Interview with John Travolta for ‘The Fanatic’

Published 9:29 pm Friday, August 30, 2019

Lauren Bradshaw interviewed John Travolta about his newest movie, “The Fanatic.”

By Lauren Bradshaw

Two weeks ago, I couldn’t believe that I was walking into a fancy hotel on my way to interview John Travolta for his new film “The Fanatic,” written and directed by Fred Durst. I have been a fan of Travolta’s since I was a kid. Unbeknownst to him, we have had many a duet … me as Sandy and he as Danny. So given our :ahem: long history together, I was really hoping we would have a nice conversation.

I am happy to report that Travolta is as kind, authentic and engaging as you could hope for … plus some. From the moment he met me at the door for our interview, to when we took a picture, I knew this was going to be a good chat, especially because he is so enthusiastic about “The Fanatic.” Below you will read me trying to play it Danny Zuko cool as I try not to nerd out about his filmography.

They always say don’t meet your heroes, and while Travolta proved the exact opposite of this saying in my interview, his character Moose didn’t get so lucky in “The Fanatic.” Moose is a super fan (something I may know a thing or two about), who is dying to meet his favorite actor, action-hero Hunter Dunbar (Devon Sawa). When the opportunity finally presents itself, Moose is disappointed after Hunter rudely refuses to sign an autograph for him. But while this encounter may leave most fans dejected, Moose instead becomes even more determined to get Hunter’s autograph and have the fan experience he was hoping for; privacy laws be damned. And thus begins an at times uncomfortable thrill ride that tackles difficult subjects of bullying, privacy and celebrity.

Off the bat, I was excited to talk to Travolta about Moose. I have never seen him take on a role like this before and I thought the character he built was complicated, memorable and incredibly sympathetic. I was really interested in hearing how he built his character, especially his unique mannerisms, like not looking at the other characters in the eye and a shuffling walk.

“Walking on my toes was integral to the performance,” Travolta said, “and [Moose] would rock back and forth a bit and sometimes walk in circles, grabbing his ear and smelling it. Those are little tics that once he gets excited, he gets overloaded. There were serious things that [Moose] wasn’t really registering; he wasn’t clocking that there were serious things he was doing.”

Where as “stalker” films usually go the easy way out and make the character a villain at the end, “The Fanatic” actually makes audiences feel compassion for the “stalker” character. Travolta’s performance as Moose, creates a conflicting dichotomy between understanding his actions are completely inappropriate and over the line, but also rooting for him to be okay in the end.

Travolta elaborated, “You have two people going over the line. The movie star is not clocking that this guy is special. He is only seeing that he is an intruder and that he is nuking the privacy line. But [Hunter] could have signed [an autograph] and sent [Moose] on his way or called the police. But instead [Hunter] machoed out and bullied [Moose]. And unfortunately my character has been bullied and he’s used to it. However, he’s not used to the idea that the person he loves most in the world would dare do that. In his fantasy, Moose thinks the movie star will love him as much as he loves him. As far as empathy is concerned, Moose’s love is so pure all the time; it’s not a twisted love. It’s a very exaggerated, pure love.”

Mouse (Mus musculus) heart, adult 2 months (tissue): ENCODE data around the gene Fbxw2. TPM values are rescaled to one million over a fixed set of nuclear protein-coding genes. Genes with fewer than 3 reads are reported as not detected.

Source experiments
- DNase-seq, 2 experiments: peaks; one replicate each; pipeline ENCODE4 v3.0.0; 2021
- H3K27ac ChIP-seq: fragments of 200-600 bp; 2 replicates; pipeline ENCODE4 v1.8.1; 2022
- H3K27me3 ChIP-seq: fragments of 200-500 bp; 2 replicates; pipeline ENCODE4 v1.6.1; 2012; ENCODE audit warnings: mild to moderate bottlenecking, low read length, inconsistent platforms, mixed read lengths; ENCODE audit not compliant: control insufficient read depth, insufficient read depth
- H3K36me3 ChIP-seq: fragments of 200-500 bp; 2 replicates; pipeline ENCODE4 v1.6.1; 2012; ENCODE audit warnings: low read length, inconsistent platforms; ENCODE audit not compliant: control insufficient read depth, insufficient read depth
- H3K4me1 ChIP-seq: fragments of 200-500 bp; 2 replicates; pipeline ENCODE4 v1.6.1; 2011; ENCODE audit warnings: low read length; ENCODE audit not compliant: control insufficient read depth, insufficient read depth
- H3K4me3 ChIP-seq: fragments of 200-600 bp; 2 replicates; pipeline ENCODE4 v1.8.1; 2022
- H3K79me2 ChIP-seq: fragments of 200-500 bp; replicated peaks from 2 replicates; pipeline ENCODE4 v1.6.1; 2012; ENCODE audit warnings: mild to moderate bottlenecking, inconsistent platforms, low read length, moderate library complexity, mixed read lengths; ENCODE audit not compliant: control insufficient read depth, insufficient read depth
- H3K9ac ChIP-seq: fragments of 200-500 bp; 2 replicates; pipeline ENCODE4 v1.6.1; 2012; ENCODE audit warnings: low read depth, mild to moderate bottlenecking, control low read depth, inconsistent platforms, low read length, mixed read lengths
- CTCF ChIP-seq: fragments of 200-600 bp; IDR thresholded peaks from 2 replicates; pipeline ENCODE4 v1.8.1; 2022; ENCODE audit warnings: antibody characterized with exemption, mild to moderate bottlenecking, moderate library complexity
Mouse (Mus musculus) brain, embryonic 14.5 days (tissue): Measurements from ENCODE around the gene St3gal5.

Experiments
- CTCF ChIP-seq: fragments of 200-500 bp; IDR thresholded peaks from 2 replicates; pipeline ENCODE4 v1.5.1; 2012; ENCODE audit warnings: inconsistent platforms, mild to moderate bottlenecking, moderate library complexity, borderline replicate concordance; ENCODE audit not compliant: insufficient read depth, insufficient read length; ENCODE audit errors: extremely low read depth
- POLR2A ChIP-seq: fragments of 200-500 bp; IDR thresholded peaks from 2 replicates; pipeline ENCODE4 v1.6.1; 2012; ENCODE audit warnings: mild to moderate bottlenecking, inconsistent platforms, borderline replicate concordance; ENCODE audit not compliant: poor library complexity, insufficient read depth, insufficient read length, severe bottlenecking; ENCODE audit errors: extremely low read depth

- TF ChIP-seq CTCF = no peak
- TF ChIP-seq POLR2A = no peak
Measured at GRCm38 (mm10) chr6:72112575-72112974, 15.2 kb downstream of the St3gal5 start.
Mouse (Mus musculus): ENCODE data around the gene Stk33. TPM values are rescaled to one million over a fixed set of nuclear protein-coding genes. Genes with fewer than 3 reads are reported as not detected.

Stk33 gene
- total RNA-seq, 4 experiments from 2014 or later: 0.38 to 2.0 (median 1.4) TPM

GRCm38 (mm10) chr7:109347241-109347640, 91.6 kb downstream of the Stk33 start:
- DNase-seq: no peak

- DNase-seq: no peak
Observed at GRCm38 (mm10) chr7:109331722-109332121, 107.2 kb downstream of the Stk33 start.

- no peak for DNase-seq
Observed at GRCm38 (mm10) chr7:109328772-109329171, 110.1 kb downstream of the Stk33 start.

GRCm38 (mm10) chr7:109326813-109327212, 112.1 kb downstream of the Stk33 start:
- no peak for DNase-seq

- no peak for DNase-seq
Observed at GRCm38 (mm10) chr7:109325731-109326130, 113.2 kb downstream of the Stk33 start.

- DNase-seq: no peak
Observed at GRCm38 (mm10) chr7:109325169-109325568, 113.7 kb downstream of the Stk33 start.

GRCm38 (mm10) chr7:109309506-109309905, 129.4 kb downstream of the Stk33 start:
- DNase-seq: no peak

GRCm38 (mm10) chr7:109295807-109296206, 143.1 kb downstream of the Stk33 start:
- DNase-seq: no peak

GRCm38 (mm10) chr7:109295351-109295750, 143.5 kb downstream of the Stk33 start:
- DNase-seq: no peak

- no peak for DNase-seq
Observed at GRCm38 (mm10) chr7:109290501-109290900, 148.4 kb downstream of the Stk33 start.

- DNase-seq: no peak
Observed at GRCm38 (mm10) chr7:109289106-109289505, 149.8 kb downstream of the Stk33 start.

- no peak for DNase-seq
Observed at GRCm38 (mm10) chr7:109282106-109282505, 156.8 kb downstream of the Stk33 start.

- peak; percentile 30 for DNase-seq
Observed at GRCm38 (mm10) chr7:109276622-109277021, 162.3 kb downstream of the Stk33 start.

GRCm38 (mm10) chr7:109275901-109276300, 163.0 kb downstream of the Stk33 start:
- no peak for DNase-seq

Without giving too much away, I can say that a defining element about Moose is his love of horror movies. And with Travolta starring in one of the most iconic horror movies of all time, “Carrie,” I had to find out if he is also a fan of the genre. “I like horror pictures, but I’m a purist when it comes to horror. I like “The Exorcist’ and “Carrie.” I like films that have an intellectual aspect of them. I like them to really lore you in. “Carrie” really lured you in and now you’re in the room and ready to be scared.” We tied this back to how “The Fanatic” also lores the audience in, making you cringe at some of Moose’s outlandish activities while also feeling sympathy for the character too.

As our conversation came to a close, Travolta and I discussed the most heartbreaking scene in the movie. “The price [Moose] pays to get what he wants is extraordinary. To me, the most tragic scene in the movie is on Hollywood Boulevard. He has been the British police officer who never received attention, and now it takes some really awful circumstances for him to get authentic attention.” I told him that when the credits started to scroll, I found myself wondering what Moose is up to now and hope that he is doing okay.

Listen, I understand the message in the movie and am not trying to support celebrity stalkers … but if Moose is still hanging out somewhere on Hollywood Boulevard and didn’t learn his lesson (and I’m pretty sure he didn’t) here’s to hoping he found a nice actor more willing to sign an autograph. Perhaps an actor who has starred in “Face-Off,” “Pulp Fiction” and “Grease”? Just sayin’.

LAUREN BRADSHAW is a lover of all movies, even the bad ones. Follow her on twitter @flickchickdc. She grew up in Courtland, graduated from Southampton Academy and doubled-majored in foreign affairs and history at the University of Virginia. She lives in the Washington, D.C. area.